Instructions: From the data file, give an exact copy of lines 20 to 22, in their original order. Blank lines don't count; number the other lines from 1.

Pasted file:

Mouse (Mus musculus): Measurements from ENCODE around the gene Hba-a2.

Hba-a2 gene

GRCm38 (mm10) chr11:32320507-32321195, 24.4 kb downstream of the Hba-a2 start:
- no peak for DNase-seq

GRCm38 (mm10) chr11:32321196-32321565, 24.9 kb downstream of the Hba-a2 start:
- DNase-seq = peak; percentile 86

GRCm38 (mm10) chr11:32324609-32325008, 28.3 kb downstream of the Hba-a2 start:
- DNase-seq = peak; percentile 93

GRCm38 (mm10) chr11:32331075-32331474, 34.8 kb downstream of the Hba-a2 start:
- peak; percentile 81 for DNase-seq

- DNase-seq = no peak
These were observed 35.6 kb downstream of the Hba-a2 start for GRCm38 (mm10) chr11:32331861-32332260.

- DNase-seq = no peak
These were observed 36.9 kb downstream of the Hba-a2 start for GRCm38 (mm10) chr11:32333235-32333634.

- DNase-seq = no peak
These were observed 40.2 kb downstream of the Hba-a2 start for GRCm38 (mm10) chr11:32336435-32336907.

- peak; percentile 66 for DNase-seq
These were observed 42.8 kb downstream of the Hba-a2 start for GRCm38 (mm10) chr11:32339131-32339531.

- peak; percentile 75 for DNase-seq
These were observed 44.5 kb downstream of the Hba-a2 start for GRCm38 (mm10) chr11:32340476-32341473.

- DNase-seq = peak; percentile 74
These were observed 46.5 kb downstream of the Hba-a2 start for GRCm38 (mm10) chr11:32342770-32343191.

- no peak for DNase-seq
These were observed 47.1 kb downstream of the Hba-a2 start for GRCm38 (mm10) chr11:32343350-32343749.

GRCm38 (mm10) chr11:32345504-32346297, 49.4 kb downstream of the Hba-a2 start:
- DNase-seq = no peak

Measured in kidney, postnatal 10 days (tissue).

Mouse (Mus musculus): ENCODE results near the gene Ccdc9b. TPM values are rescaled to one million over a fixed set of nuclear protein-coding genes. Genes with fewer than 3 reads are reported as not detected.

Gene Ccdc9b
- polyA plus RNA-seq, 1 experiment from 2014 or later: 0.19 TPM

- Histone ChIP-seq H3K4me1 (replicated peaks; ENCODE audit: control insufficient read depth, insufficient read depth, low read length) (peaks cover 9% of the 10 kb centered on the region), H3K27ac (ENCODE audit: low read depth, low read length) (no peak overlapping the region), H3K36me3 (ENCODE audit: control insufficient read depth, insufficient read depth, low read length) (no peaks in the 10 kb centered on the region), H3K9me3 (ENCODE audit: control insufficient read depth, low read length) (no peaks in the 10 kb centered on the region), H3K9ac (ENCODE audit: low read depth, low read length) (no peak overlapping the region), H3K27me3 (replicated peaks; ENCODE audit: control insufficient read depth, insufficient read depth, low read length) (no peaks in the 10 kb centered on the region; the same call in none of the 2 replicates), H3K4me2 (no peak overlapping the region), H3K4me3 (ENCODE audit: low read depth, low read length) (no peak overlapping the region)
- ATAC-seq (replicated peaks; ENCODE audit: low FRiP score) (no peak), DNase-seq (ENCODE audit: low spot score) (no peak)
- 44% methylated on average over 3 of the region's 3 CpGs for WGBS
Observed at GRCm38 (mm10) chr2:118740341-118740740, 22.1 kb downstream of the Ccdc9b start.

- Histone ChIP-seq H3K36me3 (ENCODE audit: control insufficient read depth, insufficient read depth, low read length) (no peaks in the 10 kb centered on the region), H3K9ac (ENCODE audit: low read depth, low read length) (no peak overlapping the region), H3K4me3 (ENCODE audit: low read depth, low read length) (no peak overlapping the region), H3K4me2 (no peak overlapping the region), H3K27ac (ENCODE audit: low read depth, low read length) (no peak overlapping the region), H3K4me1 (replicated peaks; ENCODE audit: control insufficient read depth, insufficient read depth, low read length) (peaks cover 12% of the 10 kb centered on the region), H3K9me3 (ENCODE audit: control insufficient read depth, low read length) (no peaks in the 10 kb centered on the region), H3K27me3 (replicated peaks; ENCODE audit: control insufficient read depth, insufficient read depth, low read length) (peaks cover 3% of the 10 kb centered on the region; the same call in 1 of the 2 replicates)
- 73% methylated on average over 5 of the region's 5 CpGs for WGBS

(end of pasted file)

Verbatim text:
These were observed 44.5 kb downstream of the Hba-a2 start for GRCm38 (mm10) chr11:32340476-32341473.

- DNase-seq = peak; percentile 74
These were observed 46.5 kb downstream of the Hba-a2 start for GRCm38 (mm10) chr11:32342770-32343191.